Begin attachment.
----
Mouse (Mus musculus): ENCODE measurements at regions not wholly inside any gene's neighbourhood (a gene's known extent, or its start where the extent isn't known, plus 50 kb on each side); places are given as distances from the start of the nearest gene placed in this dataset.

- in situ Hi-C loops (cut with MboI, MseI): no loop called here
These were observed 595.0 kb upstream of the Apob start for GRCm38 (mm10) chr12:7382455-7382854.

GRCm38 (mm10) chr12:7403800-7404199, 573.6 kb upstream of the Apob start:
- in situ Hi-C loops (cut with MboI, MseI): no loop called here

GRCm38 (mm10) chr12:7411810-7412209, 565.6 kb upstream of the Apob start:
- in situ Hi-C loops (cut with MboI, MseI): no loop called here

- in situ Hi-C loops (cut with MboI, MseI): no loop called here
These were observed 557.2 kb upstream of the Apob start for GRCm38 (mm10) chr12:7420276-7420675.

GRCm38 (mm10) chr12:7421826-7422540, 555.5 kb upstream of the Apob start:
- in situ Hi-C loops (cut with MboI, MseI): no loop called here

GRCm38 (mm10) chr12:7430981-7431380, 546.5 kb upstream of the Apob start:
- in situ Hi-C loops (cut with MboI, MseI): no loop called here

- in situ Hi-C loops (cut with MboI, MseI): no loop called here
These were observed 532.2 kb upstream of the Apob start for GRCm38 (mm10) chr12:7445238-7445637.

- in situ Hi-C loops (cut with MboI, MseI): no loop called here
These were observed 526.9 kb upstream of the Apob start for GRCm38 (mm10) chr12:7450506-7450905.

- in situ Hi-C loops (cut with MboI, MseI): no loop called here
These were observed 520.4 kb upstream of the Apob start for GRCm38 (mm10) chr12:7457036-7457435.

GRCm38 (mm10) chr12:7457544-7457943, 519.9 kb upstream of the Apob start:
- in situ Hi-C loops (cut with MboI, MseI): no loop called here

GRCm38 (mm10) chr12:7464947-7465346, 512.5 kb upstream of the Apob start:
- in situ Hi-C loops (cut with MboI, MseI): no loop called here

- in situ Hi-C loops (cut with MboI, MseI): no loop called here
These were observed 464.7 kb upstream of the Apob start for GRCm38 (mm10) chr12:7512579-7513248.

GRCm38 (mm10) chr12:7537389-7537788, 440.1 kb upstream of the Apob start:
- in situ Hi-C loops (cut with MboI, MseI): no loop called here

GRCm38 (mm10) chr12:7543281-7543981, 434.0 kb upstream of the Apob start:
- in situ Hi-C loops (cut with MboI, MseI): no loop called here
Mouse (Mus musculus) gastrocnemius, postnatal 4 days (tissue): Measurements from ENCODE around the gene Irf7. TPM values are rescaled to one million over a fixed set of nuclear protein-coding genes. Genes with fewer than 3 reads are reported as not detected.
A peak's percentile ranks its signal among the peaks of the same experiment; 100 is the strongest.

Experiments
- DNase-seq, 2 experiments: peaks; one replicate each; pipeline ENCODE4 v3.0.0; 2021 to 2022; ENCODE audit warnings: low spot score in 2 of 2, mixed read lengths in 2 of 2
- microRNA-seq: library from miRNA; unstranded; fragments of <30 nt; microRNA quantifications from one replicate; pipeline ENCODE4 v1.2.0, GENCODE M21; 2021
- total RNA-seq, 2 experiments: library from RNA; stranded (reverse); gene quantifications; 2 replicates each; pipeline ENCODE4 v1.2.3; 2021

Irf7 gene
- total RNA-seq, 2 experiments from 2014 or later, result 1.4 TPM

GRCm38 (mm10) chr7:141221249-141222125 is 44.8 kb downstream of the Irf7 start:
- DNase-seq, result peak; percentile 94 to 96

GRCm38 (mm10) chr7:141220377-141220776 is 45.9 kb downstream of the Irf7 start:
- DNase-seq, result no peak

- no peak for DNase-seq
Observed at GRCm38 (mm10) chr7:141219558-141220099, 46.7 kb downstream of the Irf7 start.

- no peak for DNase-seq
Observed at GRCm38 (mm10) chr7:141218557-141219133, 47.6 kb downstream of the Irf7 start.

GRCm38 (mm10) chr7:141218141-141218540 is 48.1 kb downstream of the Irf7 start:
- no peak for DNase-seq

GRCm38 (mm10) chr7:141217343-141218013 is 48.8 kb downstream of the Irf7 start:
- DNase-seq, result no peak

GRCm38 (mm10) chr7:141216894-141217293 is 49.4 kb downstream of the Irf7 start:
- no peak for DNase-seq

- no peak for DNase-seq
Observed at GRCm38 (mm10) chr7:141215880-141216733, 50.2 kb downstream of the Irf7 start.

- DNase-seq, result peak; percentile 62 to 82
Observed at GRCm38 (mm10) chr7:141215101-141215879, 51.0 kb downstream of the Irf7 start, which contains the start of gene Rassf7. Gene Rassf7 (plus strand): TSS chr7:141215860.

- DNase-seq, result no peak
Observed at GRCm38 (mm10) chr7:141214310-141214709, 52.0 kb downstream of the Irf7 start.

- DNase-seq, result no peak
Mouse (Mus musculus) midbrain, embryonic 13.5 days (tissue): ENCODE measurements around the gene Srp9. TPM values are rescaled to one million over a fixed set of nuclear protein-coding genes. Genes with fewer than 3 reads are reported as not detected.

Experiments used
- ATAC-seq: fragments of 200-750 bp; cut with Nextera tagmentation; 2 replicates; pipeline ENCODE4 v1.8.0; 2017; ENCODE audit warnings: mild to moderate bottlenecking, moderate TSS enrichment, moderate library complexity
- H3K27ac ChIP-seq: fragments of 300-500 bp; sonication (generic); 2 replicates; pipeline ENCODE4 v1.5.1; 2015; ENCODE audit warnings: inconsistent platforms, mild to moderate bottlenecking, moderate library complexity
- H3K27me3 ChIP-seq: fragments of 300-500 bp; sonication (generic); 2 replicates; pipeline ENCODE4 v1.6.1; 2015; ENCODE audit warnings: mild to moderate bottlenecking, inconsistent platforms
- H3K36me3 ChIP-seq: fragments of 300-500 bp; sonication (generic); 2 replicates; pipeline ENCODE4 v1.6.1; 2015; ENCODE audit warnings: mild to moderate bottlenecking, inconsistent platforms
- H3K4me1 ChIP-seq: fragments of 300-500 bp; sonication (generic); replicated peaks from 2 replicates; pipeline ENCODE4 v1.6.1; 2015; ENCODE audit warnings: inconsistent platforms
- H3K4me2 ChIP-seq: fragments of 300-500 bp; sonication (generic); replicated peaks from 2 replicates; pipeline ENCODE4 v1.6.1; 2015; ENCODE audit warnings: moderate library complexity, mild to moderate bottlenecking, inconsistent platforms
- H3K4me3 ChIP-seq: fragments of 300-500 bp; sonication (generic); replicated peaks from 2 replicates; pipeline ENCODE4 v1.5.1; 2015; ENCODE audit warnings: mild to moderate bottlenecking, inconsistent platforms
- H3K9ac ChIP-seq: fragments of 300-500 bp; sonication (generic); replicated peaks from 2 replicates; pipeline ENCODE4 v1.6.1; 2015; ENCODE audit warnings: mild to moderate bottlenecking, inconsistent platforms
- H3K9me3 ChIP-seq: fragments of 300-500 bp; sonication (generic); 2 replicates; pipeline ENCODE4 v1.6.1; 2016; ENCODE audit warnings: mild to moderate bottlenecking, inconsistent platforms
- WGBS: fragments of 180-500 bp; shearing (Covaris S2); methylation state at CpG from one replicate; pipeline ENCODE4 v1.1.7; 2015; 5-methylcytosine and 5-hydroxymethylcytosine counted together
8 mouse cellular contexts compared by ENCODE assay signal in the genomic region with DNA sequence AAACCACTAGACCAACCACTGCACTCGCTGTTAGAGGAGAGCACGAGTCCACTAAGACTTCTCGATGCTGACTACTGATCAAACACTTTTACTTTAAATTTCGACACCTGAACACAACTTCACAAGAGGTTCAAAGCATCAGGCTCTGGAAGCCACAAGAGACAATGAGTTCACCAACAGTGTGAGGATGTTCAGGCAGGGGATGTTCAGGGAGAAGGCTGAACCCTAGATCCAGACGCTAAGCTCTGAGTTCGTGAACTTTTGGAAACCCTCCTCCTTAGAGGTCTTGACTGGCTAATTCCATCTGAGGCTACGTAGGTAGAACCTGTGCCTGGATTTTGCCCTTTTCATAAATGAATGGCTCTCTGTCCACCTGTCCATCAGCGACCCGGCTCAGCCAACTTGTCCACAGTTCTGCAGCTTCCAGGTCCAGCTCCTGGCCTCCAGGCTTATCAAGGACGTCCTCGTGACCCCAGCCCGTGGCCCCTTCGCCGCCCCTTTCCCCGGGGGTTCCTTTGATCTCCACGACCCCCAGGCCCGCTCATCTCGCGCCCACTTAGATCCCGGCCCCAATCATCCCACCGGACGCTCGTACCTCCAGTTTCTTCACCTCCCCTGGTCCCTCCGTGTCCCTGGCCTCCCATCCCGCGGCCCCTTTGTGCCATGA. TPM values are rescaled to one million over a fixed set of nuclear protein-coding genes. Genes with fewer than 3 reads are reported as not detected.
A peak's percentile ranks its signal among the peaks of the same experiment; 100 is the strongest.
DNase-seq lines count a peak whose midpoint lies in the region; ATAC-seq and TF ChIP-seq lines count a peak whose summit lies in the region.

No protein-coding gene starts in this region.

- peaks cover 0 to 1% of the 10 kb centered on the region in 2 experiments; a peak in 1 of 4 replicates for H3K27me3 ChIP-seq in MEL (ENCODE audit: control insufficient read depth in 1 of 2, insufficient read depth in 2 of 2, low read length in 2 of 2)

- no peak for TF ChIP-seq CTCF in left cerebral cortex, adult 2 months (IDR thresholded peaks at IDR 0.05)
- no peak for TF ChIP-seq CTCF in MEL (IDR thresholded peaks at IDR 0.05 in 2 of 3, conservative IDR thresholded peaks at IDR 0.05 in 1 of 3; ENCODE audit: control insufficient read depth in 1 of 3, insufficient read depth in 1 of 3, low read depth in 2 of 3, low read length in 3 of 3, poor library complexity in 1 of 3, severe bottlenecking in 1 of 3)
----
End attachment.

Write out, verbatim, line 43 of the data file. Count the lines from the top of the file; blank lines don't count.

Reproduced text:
Observed at GRCm38 (mm10) chr7:141219558-141220099, 46.7 kb downstream of the Irf7 start.